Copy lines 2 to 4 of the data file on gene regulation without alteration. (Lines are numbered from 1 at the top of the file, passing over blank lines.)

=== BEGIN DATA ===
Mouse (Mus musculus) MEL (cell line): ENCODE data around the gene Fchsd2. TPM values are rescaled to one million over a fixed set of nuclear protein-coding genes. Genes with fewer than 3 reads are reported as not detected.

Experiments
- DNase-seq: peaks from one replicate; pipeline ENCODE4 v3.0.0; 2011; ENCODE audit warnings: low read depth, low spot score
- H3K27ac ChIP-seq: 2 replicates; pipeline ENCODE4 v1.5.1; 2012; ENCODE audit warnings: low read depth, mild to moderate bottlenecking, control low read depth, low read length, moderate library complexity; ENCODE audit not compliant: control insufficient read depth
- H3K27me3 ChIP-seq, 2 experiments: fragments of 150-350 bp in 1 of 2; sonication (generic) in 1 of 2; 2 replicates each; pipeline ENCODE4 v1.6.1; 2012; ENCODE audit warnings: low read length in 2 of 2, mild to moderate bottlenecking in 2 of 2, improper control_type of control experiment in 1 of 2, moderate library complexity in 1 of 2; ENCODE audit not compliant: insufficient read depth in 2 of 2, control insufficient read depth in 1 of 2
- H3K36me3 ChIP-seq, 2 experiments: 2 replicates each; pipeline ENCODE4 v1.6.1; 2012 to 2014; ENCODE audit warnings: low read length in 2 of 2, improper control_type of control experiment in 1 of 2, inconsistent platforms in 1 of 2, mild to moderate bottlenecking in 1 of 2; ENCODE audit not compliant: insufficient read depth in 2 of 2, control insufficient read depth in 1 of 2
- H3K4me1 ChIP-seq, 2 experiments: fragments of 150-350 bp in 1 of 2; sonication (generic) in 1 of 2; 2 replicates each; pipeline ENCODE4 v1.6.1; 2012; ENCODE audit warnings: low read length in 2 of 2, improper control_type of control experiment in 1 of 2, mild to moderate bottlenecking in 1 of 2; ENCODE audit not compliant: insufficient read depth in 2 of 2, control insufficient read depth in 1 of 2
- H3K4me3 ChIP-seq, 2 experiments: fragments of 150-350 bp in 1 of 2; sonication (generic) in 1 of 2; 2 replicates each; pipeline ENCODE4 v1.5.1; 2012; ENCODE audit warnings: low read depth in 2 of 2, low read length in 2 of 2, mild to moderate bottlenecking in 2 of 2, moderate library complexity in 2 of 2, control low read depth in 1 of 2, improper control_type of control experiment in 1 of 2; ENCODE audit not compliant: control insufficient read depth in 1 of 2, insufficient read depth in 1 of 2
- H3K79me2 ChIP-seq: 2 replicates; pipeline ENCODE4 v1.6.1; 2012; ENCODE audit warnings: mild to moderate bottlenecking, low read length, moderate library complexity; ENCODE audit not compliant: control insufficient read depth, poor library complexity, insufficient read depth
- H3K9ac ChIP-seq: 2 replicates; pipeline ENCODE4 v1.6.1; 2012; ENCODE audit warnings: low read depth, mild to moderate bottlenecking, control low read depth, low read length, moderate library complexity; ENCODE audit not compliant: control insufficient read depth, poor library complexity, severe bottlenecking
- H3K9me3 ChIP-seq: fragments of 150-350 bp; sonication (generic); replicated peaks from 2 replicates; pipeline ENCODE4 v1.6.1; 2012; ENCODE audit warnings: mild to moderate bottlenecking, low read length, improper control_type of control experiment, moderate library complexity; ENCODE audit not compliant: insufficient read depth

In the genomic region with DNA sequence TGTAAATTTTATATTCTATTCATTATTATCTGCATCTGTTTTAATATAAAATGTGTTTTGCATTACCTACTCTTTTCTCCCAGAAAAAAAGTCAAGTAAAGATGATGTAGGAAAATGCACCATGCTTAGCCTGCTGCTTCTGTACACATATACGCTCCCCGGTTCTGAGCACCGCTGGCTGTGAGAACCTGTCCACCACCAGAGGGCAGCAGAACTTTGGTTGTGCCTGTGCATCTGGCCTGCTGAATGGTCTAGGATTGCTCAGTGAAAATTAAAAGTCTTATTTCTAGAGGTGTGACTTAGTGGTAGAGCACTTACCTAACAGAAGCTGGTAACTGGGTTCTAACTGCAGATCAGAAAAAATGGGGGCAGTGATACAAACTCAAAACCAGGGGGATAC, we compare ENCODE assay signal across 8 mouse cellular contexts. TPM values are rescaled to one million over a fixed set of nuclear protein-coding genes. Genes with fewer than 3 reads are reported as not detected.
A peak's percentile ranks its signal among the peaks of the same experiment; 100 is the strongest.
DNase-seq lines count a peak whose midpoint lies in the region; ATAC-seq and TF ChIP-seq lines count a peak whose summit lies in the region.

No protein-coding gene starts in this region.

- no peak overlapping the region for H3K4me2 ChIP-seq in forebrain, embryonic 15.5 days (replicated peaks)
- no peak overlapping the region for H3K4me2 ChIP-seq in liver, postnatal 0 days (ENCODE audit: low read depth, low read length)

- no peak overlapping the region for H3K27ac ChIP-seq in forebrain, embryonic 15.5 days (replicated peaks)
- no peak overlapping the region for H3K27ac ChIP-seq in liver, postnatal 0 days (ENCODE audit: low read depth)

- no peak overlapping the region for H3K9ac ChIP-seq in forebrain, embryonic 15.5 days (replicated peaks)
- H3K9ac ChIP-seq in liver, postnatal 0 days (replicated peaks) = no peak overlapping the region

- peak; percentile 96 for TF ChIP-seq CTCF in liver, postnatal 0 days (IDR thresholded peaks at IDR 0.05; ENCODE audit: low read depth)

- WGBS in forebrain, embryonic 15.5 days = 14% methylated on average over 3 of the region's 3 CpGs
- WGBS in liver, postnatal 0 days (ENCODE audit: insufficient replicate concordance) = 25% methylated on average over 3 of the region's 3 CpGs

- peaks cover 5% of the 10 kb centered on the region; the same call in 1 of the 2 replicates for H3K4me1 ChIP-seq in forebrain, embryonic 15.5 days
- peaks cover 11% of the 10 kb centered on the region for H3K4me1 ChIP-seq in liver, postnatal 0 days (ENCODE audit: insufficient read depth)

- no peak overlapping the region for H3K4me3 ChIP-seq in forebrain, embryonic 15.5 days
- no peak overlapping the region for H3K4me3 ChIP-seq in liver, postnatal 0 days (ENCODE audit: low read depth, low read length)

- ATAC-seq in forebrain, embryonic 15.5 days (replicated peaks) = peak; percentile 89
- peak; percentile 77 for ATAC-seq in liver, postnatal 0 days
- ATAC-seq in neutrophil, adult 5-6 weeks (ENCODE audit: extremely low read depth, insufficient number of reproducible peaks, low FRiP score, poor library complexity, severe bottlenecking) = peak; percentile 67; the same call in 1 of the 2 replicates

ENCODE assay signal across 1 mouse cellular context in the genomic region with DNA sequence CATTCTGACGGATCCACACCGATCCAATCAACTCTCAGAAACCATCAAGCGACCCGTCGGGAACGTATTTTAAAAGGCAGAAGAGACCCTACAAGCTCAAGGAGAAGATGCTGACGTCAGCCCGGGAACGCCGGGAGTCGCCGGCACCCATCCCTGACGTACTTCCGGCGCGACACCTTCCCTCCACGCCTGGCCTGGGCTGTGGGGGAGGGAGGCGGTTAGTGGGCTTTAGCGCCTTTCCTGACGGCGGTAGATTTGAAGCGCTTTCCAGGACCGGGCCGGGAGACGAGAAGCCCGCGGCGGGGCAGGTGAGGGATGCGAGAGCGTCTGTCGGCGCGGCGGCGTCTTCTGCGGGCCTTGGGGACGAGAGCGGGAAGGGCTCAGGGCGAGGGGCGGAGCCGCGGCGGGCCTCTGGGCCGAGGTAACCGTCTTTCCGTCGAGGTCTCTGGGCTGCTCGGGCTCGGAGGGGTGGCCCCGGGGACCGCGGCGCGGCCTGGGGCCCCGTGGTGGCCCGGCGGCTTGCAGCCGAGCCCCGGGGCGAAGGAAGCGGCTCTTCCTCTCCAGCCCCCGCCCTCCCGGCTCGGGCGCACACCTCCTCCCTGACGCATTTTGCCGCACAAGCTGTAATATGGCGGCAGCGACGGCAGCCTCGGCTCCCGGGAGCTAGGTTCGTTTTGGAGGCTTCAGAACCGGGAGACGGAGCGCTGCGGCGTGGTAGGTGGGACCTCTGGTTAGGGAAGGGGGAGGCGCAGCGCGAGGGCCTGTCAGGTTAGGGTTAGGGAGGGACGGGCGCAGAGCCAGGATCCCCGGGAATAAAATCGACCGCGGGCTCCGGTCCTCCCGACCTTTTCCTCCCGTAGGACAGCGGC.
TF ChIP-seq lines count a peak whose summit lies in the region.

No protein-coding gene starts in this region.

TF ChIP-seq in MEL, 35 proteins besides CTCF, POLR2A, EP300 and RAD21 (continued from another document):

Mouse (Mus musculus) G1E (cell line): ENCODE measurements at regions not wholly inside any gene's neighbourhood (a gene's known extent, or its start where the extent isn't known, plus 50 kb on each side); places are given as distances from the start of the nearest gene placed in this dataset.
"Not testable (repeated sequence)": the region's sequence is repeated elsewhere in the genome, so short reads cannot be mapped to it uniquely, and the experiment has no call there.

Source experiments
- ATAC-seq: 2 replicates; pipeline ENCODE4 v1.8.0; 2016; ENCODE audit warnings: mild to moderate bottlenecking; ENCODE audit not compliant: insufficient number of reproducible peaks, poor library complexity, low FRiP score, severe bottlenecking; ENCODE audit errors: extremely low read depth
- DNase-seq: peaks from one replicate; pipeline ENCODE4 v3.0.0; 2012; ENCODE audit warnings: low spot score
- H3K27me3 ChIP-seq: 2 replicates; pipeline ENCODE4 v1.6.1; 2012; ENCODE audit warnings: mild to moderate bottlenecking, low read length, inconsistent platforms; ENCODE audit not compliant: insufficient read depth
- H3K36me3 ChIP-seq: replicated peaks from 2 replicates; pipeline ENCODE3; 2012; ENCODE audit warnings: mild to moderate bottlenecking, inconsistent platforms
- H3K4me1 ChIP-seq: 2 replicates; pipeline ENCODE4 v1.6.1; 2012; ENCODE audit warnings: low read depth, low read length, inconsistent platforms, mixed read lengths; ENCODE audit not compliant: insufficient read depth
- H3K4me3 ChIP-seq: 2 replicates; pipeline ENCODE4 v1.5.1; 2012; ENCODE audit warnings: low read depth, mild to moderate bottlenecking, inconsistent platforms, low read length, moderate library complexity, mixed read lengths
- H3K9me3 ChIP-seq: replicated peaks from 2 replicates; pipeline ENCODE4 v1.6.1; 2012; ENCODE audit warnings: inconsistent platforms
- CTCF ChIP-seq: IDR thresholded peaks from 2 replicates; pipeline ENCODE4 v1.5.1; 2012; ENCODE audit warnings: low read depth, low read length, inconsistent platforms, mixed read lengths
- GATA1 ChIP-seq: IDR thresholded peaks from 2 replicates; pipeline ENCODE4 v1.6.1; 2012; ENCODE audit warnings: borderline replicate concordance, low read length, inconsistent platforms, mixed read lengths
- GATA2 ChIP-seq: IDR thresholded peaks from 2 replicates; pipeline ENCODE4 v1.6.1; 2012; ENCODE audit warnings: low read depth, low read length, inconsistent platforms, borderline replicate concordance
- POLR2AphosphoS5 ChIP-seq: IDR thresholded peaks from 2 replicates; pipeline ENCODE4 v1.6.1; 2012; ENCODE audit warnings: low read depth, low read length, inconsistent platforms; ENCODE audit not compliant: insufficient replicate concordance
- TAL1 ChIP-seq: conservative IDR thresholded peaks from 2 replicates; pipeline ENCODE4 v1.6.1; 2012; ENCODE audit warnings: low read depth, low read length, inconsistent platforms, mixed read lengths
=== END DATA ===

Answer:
Experiments
- DNase-seq: peaks from one replicate; pipeline ENCODE4 v3.0.0; 2011; ENCODE audit warnings: low read depth, low spot score
- H3K27ac ChIP-seq: 2 replicates; pipeline ENCODE4 v1.5.1; 2012; ENCODE audit warnings: low read depth, mild to moderate bottlenecking, control low read depth, low read length, moderate library complexity; ENCODE audit not compliant: control insufficient read depth